Since 2008, there has been one big thing missing from the NBA.
No, it is not Chris Webber, who had to retire because of his faltering right knee. Well, maybe he is missed a little in some quarters. But not as much as the city of Seattle is.
The Supersonics left Seattle and eventually rebranded as the Thunder in Oklahoma in 2008 after 41 years in The Jet City.
Hell, even Fraiser stopped airing in 2004! But as the 15th largest metropolitan area in the United States with a population of nearly 4.5 million in total for the area, there surely should be a place inside the NBA's top 30 franchises for Seattle - or beyond.
According to reporter FOXSports.com's Sam Amico, one NBA owner said the following about a Seattle return: “It’s a big priority.”
So could the SuperSonics be on the verge of making a return? It's certainly plausible and it’s important to point out the city has remained in control of the team’s logo, colours and other details surrounding the SuperSonics in case of this eventuality.
It's been reported that A group led by hedge fund manager Chris Hansen has revealed it will pay for the entire cost of a new arena, meaning the public wouldn’t have to foot the bill.
This certainly greases the wheels for the return and makes life easier for the NBA. The franchise that gave life to the likes of Gary Payton, Ray Allen, Nate McMillan and Rashad Lewis could welcome a new crop of talent in the new future if Hansen gets his way.
The Associated Press added more details about the lengths Hansen’s group is willing to go in order make the return as smooth and easy as possible and most importantly, avoid any potential obstacles.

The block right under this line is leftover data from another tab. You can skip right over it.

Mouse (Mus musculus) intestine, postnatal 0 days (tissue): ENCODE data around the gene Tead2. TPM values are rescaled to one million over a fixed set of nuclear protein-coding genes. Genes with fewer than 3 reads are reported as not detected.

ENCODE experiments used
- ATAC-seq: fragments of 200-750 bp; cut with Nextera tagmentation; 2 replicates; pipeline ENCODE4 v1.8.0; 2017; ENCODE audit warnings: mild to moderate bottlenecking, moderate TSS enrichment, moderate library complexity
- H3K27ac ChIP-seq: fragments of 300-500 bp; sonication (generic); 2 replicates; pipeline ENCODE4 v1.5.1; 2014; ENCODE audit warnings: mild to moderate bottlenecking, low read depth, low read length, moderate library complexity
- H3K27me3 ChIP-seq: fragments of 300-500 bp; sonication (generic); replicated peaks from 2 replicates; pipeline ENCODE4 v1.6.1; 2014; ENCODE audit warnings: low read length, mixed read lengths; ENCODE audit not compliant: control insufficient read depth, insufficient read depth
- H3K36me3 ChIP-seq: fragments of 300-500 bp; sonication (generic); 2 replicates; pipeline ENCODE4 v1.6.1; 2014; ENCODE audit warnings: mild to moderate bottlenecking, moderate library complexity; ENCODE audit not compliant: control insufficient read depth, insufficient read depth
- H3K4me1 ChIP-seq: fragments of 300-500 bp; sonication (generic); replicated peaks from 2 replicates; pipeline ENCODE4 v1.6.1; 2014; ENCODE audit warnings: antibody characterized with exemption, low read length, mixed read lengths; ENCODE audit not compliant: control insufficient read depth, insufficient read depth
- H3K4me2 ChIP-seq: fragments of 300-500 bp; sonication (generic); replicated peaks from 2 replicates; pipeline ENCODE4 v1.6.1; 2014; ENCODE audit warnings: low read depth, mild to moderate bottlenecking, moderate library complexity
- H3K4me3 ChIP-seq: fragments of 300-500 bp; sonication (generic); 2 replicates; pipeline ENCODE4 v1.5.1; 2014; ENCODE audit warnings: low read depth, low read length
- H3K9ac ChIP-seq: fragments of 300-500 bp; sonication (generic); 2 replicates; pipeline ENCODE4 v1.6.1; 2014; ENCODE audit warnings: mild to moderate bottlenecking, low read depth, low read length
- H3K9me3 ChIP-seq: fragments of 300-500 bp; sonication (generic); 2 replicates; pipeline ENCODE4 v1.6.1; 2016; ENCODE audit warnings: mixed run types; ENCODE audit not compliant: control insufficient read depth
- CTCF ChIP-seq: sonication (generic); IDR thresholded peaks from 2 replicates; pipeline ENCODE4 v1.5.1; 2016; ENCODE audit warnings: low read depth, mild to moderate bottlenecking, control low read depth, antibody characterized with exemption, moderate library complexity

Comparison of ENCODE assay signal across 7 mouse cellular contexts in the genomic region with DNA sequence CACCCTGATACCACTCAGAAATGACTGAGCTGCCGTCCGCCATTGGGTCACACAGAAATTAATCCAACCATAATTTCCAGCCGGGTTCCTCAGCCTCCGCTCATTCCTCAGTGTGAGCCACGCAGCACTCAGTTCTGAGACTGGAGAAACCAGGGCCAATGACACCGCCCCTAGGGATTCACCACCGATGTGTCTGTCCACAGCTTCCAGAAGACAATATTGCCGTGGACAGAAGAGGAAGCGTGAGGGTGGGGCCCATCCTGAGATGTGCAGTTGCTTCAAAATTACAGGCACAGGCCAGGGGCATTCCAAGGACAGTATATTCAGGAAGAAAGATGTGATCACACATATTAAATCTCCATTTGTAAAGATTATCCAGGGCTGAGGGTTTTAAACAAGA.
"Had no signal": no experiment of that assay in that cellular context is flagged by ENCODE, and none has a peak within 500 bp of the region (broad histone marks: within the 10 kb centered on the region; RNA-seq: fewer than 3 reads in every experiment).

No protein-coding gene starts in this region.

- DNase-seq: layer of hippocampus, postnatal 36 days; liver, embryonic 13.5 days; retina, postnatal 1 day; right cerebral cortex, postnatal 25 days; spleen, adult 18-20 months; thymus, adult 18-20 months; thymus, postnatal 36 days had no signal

"Hansen’s group is now offering to pay for the project privately. Additionally, the group is offering to contribute to a transportation project near the proposed arena that would help deal with freight traffic at the Port of Seattle, a sticking point in past efforts, in exchange for a waiver of the city’s admissions tax and an adjustment of the city’s business and occupation tax."
It seems like Hansen's group of money men has plenty of bases covered and are very passionate about making this return happen. The question that inevitably follows pertains to the effect a Seattle comeback would have on the league.
Would a franchise uproot and head to Seattle? Or, could the NBA be set to host another expansion?
Seattle's preference, given all of the time and effort and local identity attached to the project, which also appears very personal to Hansen, would surely be for the latter so they can forge their own way.
Gary Payton II, who currently suits up for the Houston Rockets, may well have an interest in continuing his father's legacy and representing his hometown franchise?
The hometown attraction could also apply to Ryan Anderson, Rodney Stuckey and Nate Robinson. Hardly an All-Star linup, but with the return of the franchise the city could certainly buzz once more.
The wheels appears to be in motion. While we could still be a way off a final decision, the NBA will be a better place for one of the largest and most passionate cities in the U.S. back in the league.